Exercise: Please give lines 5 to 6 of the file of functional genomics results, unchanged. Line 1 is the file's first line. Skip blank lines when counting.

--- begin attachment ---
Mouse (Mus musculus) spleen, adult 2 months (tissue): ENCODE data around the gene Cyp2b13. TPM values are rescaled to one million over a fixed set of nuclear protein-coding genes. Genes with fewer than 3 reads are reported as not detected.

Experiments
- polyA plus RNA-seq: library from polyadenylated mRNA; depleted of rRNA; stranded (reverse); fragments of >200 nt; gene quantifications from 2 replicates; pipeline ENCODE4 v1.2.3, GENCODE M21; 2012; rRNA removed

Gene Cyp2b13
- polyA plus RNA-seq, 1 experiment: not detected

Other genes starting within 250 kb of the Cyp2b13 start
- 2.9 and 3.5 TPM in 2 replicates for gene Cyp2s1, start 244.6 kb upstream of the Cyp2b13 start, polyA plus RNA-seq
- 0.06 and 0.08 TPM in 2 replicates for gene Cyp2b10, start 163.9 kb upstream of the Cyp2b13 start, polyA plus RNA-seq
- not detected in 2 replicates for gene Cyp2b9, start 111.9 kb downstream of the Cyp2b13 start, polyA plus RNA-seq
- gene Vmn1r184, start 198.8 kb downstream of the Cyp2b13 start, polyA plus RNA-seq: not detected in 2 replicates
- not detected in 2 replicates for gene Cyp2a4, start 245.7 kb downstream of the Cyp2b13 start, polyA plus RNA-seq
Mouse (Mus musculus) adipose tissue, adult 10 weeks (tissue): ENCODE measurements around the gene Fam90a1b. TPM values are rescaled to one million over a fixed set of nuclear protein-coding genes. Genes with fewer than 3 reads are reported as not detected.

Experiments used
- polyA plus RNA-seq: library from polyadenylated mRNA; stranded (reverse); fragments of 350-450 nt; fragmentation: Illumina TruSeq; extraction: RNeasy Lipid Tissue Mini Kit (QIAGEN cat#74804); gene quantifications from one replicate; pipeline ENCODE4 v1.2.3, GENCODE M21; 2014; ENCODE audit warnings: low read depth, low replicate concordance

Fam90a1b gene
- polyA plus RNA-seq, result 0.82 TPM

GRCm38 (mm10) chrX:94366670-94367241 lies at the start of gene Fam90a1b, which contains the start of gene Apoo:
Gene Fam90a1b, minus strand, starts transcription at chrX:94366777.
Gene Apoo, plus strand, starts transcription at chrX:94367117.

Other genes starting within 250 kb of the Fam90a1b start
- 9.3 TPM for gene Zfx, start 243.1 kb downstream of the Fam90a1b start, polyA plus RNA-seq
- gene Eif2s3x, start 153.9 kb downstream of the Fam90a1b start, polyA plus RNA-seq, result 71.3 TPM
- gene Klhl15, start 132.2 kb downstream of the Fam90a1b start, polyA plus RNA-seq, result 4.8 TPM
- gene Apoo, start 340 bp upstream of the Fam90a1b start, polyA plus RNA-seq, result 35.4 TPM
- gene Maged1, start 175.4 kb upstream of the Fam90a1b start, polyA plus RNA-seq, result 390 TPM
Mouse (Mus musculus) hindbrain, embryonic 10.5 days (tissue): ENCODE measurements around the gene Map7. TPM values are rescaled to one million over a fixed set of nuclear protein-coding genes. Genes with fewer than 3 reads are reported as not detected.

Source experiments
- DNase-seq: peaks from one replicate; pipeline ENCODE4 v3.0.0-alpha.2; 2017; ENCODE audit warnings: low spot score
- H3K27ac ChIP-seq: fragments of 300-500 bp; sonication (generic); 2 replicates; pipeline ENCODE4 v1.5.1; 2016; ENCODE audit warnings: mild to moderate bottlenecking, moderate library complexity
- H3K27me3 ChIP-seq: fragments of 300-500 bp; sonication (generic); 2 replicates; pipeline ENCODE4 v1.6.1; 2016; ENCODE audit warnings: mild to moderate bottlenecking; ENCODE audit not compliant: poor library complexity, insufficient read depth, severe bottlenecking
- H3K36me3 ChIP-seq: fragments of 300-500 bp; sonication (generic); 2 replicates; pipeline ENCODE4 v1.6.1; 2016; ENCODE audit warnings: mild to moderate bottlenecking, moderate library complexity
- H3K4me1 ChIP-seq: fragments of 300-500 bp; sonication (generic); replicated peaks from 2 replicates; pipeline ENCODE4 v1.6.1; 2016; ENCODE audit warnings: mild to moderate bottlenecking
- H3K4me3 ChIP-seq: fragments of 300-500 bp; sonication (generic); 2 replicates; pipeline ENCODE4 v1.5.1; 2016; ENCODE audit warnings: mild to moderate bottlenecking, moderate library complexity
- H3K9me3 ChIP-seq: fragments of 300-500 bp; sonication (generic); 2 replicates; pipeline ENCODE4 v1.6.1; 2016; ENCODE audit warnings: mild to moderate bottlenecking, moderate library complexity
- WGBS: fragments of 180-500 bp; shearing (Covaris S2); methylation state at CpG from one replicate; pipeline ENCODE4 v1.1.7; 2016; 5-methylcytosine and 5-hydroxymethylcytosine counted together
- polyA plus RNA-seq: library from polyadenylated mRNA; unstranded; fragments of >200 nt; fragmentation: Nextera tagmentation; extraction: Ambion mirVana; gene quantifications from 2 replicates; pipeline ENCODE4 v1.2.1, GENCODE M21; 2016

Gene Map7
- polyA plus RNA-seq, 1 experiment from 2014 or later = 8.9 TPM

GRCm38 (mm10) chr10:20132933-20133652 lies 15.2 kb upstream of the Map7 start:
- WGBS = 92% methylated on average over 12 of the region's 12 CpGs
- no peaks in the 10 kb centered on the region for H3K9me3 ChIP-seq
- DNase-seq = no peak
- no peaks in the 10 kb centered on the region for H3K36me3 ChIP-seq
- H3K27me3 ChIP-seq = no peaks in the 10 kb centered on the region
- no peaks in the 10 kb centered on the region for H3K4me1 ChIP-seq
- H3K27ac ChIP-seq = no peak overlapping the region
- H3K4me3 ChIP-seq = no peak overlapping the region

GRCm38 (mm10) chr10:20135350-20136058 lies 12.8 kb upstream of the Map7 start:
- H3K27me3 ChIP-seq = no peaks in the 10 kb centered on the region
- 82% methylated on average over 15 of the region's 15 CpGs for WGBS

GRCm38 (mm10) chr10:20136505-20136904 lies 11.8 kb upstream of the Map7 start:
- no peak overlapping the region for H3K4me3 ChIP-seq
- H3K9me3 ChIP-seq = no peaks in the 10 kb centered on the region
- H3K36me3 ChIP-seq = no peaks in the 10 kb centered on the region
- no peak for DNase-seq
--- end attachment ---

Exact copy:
- polyA plus RNA-seq, 1 experiment: not detected

Other genes starting within 250 kb of the Cyp2b13 start